Map and Adapt: The Key to Leading Through Change and Disruption
As an I/O psychologist and principal consultant here at Perceptyx, I read a lot about business, economics, and psychology. However, in my free time, I’m also an avid outdoorsman who has hiked multiple thousands of miles, including walking from Georgia to Maine on the Appalachian Trail and from Mexico to Canada on the Pacific Crest Trail. I’m also a former licensed whitewater raft guide and am in the process of introducing my four kids to the world of climbing and backpacking. Over the past twenty years, I’ve seen how lessons from my outdoor pursuits often translate to teams and business.
Deep Survival: The Dangers of Inflexibility
After a recent tragedy in the White Mountains of New Hampshire — near my parents’ home and on a trail that I’ve hiked half a dozen times — I became aware of the book Deep Survival. As I read the book, I was surprised first by how beautifully it was written. It then struck me that it was almost entirely about mindset and psychology rather than wilderness survival techniques. One point author Laurence Gonzales makes is that when people become disoriented in the wilderness and things go from bad to worse, it is often due to people’s inflexibility regarding their view of the surroundings and their understanding of the situation. Maybe they ignore a shift in the weather, or the effects of dehydration, hypothermia, or exhaustion. Gonzales explains that when we fail to update our mental map of the world and our place in that world, we risk making poor decisions that can sometimes have disastrous consequences. The same is true with work and business.
Breaking Your Compass Because You Thought It Was Broken
The author shares a story about someone who became disoriented and smashed their compass with a rock because they thought it was broken. The compass functioned properly, but because the information it provided didn't match the person’s understanding of where “north” should be, they broke a reliable instrument.
As we approach a new year and uncertain economic conditions, it’s a good reminder to constantly map and adapt. We need to be open to data and input that enables us to maintain an accurate mental map and understanding of the world around us. As conditions both inside and outside our organizations change, we need to update our view of the world and act accordingly. Too often we can get stuck in established patterns of thinking and miss an important opportunity.
Blind Spots and Cognitive Biases
This concept is also related to the Johari Window and the idea that as individuals and leaders, we all have blind spots. We also have cognitive biases and a natural tendency to prioritize data and information that reinforces our view of the world. When it comes to employee listening and workforce analytics, we risk rejecting valid and reliable data about our organizations because we don’t like the implications. In that case, we miss the real value of hearing and learning from our people.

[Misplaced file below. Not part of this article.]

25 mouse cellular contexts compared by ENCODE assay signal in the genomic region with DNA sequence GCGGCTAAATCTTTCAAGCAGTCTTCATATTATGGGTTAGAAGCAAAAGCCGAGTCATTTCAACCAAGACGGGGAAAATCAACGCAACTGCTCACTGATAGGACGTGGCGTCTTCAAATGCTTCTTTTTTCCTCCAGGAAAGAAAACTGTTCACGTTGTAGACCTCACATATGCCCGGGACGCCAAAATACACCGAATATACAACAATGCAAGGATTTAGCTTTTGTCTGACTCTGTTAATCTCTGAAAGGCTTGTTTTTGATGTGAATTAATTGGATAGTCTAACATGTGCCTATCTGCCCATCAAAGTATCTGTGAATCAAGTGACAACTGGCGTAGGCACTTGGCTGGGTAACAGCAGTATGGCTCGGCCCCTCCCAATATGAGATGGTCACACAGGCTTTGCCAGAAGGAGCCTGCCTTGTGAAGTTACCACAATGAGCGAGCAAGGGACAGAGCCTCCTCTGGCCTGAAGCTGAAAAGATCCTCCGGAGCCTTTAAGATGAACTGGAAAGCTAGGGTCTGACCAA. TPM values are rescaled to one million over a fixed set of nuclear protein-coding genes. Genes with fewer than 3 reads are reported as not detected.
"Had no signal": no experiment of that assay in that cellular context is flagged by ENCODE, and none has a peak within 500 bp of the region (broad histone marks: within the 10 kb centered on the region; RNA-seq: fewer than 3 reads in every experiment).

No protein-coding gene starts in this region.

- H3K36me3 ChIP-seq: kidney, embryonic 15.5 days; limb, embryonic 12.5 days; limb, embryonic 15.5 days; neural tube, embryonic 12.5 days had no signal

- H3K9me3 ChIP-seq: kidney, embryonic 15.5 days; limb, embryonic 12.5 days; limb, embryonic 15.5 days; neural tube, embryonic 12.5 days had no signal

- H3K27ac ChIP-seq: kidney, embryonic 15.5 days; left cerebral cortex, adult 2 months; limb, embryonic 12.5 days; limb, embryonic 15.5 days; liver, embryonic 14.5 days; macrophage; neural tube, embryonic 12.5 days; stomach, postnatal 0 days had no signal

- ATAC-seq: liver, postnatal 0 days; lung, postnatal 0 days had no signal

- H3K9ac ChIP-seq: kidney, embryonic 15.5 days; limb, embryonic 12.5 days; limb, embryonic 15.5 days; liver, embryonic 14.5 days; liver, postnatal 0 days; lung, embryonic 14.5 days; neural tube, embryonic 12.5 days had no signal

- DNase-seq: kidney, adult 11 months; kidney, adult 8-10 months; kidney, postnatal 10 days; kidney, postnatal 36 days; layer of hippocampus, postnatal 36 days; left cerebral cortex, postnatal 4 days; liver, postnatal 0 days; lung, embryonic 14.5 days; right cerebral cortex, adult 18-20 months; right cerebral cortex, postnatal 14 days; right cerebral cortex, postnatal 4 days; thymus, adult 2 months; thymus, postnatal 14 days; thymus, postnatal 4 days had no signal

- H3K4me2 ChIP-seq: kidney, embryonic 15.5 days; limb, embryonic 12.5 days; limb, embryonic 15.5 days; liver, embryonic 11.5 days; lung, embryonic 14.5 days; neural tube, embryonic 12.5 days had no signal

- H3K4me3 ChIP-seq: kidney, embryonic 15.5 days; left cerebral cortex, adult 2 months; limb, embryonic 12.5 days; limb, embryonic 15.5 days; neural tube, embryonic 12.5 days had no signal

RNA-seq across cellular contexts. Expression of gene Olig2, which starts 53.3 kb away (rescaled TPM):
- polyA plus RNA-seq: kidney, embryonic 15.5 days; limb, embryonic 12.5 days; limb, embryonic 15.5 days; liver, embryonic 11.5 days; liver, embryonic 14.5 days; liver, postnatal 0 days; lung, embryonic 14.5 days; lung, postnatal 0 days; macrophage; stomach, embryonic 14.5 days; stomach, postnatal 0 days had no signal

SWOT Analysis Using Employee Survey Data
One analysis that can help highlight potential blind spots emerging from a misalignment of employee experiences is an executive SWOT analysis (strengths, weaknesses, opportunities, and threats) using employee survey data. To conduct the analysis, we segment the data into “Executive Leadership” and “Remainder of the Organization” categories. We then compare results and response profiles. Survey questions that are rated above average by both the executive population and the remainder of the organization are agreed-upon strengths. Survey questions that are rated below average by both groups are agreed-upon opportunities for improvement.
The most interesting quadrants are those where we have a misalignment of responses. Questions that are rated above average by executives but below average by the remainder are potential threats or blind spots. This is because the leaders are likely leading and operating as though these are organizational strengths and positive experiences shared by all, but the remainder of the organization sees and experiences them differently. Opportunities or unrealized strengths are those survey questions that leaders rated below average, but the remainder of the organization rated above average. Again, if leaders are operating with one set of beliefs, but that perception is not in alignment with the remainder of the organization, they may not take full advantage of a resource already available within the organization.
Perceptyx Can Help Your Organization Remain Agile in the Face of Change
No matter the specific data source or method of analysis, we must remain open to adjusting our mental maps and adapting our beliefs, attitudes, and actions accordingly. If we become rigid in our perspectives to the point that we reject information that challenges our current understanding, then we limit our ability to thrive in an ever-changing landscape. The concept of “map and adapt” is as relevant in business as it is in wilderness survival.
As an experienced listening partner, Perceptyx can help your organization capture the necessary data to understand its strengths, weaknesses, and opportunities for improvement. To learn more about how we can help, schedule a meeting with a team member.